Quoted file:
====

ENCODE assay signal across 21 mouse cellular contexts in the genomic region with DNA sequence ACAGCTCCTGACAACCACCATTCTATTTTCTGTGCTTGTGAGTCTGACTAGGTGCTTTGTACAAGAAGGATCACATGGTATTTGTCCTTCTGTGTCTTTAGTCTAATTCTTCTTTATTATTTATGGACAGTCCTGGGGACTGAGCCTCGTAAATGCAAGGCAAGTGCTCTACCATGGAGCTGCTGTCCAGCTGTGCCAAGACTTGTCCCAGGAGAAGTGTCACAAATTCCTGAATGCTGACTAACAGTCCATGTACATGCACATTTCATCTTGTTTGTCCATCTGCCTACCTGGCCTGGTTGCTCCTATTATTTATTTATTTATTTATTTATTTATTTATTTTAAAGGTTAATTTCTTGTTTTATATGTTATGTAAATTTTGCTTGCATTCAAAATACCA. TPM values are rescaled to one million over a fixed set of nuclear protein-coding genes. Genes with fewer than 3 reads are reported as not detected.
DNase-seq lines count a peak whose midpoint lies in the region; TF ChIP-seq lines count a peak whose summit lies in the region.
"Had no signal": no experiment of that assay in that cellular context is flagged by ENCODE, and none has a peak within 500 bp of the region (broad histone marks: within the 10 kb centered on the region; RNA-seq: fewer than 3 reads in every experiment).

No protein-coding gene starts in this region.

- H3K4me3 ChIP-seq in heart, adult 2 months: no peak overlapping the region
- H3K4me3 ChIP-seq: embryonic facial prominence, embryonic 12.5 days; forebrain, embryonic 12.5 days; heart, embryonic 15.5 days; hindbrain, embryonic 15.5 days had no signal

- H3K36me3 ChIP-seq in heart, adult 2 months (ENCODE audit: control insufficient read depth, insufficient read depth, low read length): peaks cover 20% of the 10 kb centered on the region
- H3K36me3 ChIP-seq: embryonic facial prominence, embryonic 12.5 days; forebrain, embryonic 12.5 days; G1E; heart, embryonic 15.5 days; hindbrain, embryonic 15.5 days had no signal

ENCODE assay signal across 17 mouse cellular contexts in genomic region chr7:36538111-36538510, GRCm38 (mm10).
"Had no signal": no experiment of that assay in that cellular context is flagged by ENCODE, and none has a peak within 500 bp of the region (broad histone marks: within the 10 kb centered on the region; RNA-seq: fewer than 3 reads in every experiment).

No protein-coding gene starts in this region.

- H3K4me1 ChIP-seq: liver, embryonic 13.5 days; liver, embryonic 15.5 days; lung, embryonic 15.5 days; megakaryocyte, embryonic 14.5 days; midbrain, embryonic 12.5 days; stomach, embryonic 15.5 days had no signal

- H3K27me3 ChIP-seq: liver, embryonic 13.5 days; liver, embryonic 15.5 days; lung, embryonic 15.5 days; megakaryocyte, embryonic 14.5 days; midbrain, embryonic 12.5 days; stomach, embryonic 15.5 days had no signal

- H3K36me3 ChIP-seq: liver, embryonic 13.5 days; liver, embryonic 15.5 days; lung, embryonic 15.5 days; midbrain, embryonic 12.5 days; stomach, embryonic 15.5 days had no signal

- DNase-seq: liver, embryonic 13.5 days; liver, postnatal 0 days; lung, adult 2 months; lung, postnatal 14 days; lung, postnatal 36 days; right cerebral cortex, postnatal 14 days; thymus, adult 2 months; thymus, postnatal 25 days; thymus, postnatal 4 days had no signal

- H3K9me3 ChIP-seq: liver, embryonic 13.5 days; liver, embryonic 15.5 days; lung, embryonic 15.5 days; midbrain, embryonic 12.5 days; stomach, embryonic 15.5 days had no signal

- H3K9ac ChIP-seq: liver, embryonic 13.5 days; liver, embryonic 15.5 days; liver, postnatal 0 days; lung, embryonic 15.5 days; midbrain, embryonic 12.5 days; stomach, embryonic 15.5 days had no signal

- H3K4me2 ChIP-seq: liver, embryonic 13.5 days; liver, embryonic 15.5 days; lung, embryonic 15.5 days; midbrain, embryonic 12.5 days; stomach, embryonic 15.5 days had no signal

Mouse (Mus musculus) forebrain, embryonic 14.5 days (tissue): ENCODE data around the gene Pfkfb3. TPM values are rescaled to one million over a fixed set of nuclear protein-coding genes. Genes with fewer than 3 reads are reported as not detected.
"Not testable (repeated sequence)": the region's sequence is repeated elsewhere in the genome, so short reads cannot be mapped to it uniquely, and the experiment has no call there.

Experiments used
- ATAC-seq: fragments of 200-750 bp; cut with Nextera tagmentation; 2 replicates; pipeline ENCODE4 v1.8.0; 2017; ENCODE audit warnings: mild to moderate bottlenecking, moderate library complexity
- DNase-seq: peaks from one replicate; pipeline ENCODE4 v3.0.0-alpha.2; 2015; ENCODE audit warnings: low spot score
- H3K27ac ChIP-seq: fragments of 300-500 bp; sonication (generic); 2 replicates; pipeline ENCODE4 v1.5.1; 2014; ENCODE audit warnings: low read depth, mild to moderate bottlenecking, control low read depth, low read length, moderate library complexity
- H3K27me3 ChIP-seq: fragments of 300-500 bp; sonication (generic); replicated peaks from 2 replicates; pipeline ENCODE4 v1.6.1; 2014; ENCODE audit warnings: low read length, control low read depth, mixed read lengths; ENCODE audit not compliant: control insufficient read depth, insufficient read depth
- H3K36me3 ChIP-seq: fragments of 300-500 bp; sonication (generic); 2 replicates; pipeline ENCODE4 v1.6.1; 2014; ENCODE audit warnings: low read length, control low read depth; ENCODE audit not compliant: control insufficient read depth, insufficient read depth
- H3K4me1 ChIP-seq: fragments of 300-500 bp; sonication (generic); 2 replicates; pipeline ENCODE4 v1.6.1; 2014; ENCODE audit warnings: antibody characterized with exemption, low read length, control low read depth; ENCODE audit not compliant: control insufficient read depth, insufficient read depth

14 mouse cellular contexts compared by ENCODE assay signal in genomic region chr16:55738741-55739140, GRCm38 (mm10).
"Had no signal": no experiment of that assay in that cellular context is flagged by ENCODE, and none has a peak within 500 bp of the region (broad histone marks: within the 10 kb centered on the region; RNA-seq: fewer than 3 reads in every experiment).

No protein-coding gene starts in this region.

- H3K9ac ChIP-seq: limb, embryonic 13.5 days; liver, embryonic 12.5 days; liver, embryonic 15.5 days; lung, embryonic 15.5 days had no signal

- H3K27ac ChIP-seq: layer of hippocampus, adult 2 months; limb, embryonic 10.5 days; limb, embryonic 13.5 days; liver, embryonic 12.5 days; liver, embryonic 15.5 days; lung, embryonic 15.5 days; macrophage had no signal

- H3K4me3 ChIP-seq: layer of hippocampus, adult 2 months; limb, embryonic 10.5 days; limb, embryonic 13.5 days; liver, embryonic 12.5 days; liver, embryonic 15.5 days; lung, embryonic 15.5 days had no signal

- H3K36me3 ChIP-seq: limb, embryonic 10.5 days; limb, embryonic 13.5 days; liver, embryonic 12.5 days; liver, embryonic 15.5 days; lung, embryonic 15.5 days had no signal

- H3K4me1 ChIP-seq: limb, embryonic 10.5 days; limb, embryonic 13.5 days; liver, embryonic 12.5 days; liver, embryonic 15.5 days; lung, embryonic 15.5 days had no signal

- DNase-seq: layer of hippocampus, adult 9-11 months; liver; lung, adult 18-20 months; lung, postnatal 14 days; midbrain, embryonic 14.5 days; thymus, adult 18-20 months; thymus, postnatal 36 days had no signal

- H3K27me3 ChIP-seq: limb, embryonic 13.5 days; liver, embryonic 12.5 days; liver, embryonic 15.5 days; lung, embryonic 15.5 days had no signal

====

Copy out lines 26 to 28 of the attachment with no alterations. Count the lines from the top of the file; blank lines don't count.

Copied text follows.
- H3K36me3 ChIP-seq: fragments of 300-500 bp; sonication (generic); 2 replicates; pipeline ENCODE4 v1.6.1; 2014; ENCODE audit warnings: low read length, control low read depth; ENCODE audit not compliant: control insufficient read depth, insufficient read depth
- H3K4me1 ChIP-seq: fragments of 300-500 bp; sonication (generic); 2 replicates; pipeline ENCODE4 v1.6.1; 2014; ENCODE audit warnings: antibody characterized with exemption, low read length, control low read depth; ENCODE audit not compliant: control insufficient read depth, insufficient read depth

14 mouse cellular contexts compared by ENCODE assay signal in genomic region chr16:55738741-55739140, GRCm38 (mm10).